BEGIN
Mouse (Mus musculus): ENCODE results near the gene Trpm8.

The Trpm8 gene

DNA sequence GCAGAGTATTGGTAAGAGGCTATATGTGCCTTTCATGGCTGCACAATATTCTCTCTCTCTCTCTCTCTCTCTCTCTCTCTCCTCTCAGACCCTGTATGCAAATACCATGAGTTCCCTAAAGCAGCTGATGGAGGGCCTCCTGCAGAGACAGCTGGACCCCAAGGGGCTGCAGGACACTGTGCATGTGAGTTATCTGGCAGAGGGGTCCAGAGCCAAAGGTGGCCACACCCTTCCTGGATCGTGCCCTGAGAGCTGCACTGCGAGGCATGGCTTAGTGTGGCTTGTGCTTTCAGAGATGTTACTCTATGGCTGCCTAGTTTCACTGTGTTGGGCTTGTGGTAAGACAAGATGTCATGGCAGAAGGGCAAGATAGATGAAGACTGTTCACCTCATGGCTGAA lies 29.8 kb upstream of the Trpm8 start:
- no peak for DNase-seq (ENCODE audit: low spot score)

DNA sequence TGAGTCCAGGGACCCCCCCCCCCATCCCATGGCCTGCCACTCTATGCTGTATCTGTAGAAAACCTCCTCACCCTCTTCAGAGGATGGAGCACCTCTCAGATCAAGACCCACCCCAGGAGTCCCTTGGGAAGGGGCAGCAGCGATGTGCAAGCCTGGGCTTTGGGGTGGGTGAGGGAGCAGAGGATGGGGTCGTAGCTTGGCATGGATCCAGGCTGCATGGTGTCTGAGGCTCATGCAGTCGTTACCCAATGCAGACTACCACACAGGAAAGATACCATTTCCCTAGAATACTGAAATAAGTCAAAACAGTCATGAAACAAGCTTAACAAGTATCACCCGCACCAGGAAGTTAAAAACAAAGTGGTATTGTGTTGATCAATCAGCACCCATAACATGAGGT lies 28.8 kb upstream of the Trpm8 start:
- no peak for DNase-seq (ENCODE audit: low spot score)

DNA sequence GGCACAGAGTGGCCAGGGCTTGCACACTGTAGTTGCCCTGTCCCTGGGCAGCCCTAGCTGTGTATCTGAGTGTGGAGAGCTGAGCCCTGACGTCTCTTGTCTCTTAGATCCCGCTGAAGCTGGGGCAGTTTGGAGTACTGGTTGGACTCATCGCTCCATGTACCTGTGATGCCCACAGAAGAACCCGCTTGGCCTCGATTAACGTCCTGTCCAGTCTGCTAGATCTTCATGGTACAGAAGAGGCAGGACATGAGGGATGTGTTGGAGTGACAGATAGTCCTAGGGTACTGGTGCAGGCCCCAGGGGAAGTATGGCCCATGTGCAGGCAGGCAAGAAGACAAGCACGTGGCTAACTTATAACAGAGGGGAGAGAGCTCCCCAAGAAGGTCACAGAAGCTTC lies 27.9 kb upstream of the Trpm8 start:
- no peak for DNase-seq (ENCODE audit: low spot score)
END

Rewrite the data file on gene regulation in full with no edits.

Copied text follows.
Mouse (Mus musculus): ENCODE results near the gene Trpm8.

The Trpm8 gene

DNA sequence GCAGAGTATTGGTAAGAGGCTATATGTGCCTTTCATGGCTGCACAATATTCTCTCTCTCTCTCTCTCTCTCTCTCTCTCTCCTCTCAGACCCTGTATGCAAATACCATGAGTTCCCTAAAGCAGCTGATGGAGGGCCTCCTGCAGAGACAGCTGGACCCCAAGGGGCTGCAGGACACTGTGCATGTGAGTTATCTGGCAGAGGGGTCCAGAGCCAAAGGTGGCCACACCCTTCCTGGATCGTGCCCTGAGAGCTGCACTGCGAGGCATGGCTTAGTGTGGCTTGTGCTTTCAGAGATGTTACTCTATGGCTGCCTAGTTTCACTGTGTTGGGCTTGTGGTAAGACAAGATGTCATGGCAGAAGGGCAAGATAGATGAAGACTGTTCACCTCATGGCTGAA lies 29.8 kb upstream of the Trpm8 start:
- no peak for DNase-seq (ENCODE audit: low spot score)

DNA sequence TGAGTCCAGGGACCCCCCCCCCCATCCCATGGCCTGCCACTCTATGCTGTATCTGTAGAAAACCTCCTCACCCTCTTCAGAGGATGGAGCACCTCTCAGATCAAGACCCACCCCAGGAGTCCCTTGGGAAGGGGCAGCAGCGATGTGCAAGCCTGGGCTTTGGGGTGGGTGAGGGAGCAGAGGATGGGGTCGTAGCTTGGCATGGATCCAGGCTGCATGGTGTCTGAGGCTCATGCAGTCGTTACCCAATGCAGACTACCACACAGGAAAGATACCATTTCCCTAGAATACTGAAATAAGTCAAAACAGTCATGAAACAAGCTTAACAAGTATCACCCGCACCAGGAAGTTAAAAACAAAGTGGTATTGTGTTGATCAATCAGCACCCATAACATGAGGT lies 28.8 kb upstream of the Trpm8 start:
- no peak for DNase-seq (ENCODE audit: low spot score)

DNA sequence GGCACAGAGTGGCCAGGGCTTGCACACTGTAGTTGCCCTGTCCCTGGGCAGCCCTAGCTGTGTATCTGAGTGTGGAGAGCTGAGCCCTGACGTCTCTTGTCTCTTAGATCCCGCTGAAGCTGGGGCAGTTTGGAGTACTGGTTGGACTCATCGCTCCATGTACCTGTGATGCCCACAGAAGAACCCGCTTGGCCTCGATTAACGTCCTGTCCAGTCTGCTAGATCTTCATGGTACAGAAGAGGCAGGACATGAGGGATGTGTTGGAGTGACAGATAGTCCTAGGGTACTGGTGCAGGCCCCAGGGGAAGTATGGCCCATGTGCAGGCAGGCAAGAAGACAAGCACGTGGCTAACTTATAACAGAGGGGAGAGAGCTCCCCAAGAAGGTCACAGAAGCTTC lies 27.9 kb upstream of the Trpm8 start:
- no peak for DNase-seq (ENCODE audit: low spot score)